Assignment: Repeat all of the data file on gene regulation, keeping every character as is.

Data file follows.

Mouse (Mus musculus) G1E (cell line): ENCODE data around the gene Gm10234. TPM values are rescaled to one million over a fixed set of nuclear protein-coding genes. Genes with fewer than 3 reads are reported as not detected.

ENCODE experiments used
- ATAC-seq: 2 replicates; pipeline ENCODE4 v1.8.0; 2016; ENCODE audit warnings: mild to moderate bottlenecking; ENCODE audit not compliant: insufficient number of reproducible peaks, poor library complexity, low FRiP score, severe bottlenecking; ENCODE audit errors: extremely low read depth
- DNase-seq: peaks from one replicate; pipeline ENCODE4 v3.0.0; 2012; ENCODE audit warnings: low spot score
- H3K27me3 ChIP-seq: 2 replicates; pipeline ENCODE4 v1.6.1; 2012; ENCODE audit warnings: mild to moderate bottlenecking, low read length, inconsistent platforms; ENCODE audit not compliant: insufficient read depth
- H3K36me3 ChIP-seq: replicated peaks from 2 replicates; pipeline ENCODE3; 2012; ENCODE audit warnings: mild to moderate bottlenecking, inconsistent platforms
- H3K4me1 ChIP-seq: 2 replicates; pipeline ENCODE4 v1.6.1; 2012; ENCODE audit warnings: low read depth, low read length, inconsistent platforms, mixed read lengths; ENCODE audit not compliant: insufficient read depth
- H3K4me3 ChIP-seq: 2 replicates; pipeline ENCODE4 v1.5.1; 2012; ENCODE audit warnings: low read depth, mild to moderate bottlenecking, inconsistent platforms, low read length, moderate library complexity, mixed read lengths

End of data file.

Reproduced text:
Mouse (Mus musculus) G1E (cell line): ENCODE data around the gene Gm10234. TPM values are rescaled to one million over a fixed set of nuclear protein-coding genes. Genes with fewer than 3 reads are reported as not detected.

ENCODE experiments used
- ATAC-seq: 2 replicates; pipeline ENCODE4 v1.8.0; 2016; ENCODE audit warnings: mild to moderate bottlenecking; ENCODE audit not compliant: insufficient number of reproducible peaks, poor library complexity, low FRiP score, severe bottlenecking; ENCODE audit errors: extremely low read depth
- DNase-seq: peaks from one replicate; pipeline ENCODE4 v3.0.0; 2012; ENCODE audit warnings: low spot score
- H3K27me3 ChIP-seq: 2 replicates; pipeline ENCODE4 v1.6.1; 2012; ENCODE audit warnings: mild to moderate bottlenecking, low read length, inconsistent platforms; ENCODE audit not compliant: insufficient read depth
- H3K36me3 ChIP-seq: replicated peaks from 2 replicates; pipeline ENCODE3; 2012; ENCODE audit warnings: mild to moderate bottlenecking, inconsistent platforms
- H3K4me1 ChIP-seq: 2 replicates; pipeline ENCODE4 v1.6.1; 2012; ENCODE audit warnings: low read depth, low read length, inconsistent platforms, mixed read lengths; ENCODE audit not compliant: insufficient read depth
- H3K4me3 ChIP-seq: 2 replicates; pipeline ENCODE4 v1.5.1; 2012; ENCODE audit warnings: low read depth, mild to moderate bottlenecking, inconsistent platforms, low read length, moderate library complexity, mixed read lengths